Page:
Tickets are £12 and you can book them here.

Finally, tune into a traditional Irish music session at The Garden Gate on the 26th November. The Garden Gate and The Grove Inn were well-known meeting spots for the Irish community up until the late 1950s, so it makes sense to bring them alive once more. Join Tom Oakes, who is regarded as one of the UK’s most accomplished and versatile wooden flautists and as a leading DADGAD guitarist and composer. Alongside him will be Jim Filgate, a well-known figure in the Irish scene in London – who will be singing and even doing a bit of Seannós (old style) dancing to accompany.

This event is free, so all the more reason to head down and get your jig on.

The Journey

Film is also on the menu at the festival, so you can catch “The Journey” at Seven Arts Centre on the 20th November from 8pm.

Nick Hamm’s film, which stars Timothy Spall, Colm Meaney and John Hurt, is a speculative what-if drama about a vital and mysterious aspect of the Northern Ireland peace process: the extraordinary rapprochement between two old enemies – the DUP’s Ian Paisley and Sinn Féin’s Martin McGuinness. The film imagines that, halfway through the peace negotiations, Ian Paisley had to make a long car journey to get to his 50th wedding anniversary party and for reasons of diplomatic protocol, McGuinness would have to join him – a literal ice breaker.

Tickets are £6 and can be found here.

 

Credit: Peter Fawcett

On a more educational note, on the 21st of November from 7:45pm at the Leeds Irish Centre, Peter Fawcett is launching his book – Fawcett’s Fleadh! – which is part memoir part historical record of All-Ireland Fleadhanna Cheoil since 1973, also featuring his photographs.

Peter Fawcett is Comhaltas Ceoltoiri na Eireann (CCE – Irish Musicians Association) PR Officer for the North of England and has been taking photos at Fleadh Cheoil na Eireann for over forty years.

The fleadh cheoil (for those who don’t know) is a week-long jamboree of traditional music, with concerts, pub sessions and street tunes. The beating heart of the fleadh, though, is found in the halls and classrooms distributed around the town where competitors strive to give the best performance in their age grouping in hopes of being named all-Ireland champion.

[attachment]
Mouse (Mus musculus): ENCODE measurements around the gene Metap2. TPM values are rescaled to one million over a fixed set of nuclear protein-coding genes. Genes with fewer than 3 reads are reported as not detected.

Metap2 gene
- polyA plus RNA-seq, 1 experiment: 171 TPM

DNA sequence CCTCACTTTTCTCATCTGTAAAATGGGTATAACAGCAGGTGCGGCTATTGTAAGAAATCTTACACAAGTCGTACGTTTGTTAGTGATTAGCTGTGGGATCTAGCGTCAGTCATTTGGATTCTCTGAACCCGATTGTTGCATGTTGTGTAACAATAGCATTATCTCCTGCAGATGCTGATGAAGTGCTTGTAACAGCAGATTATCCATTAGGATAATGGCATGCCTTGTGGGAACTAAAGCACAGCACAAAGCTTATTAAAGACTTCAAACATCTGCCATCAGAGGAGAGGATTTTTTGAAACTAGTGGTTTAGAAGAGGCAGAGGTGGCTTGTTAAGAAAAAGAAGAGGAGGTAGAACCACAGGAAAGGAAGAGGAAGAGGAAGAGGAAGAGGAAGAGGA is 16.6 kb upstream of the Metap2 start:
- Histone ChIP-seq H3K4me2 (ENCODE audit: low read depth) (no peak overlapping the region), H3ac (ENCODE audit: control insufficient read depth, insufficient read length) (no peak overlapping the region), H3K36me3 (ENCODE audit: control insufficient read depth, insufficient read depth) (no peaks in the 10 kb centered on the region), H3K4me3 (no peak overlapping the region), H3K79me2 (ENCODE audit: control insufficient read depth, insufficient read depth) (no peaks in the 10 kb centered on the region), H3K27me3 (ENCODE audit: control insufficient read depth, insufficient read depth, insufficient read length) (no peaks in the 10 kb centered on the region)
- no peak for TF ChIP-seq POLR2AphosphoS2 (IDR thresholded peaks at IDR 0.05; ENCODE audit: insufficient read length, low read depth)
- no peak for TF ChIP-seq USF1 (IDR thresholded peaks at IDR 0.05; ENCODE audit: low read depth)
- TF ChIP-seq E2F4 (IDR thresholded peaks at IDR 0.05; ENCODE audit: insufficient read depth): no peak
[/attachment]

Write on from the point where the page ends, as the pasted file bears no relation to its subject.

The photographs in this book are only a small fraction of Peter’s collection, but he has chosen ones that capture the spirit of the fleadh as well as the adventures of a Yorkshireman in Ireland.

This event is free.

And finally, Untold Stories is a community archive project undertaken by the Irish Arts Foundation showing at The Grove Centre from 10am on the 22nd November.

Initially funded through the Heritage Lottery Fund, the project looks at the experiences of the emigrant Irish community in Leeds in the second half of the twentieth century, particularly their settlement patterns and cultural traditions such as music, dance, song and sport.

Study old photographs, listen to traditional music and watch a presentation featuring the Untold Stories documentary. To find out more, click here: www.untoldstories.co.uk


So, if you want to find out more about the Irish Community in Leeds, or just want to immerse yourself in the culture – The Leeds Gathering 2017 is the best place to start.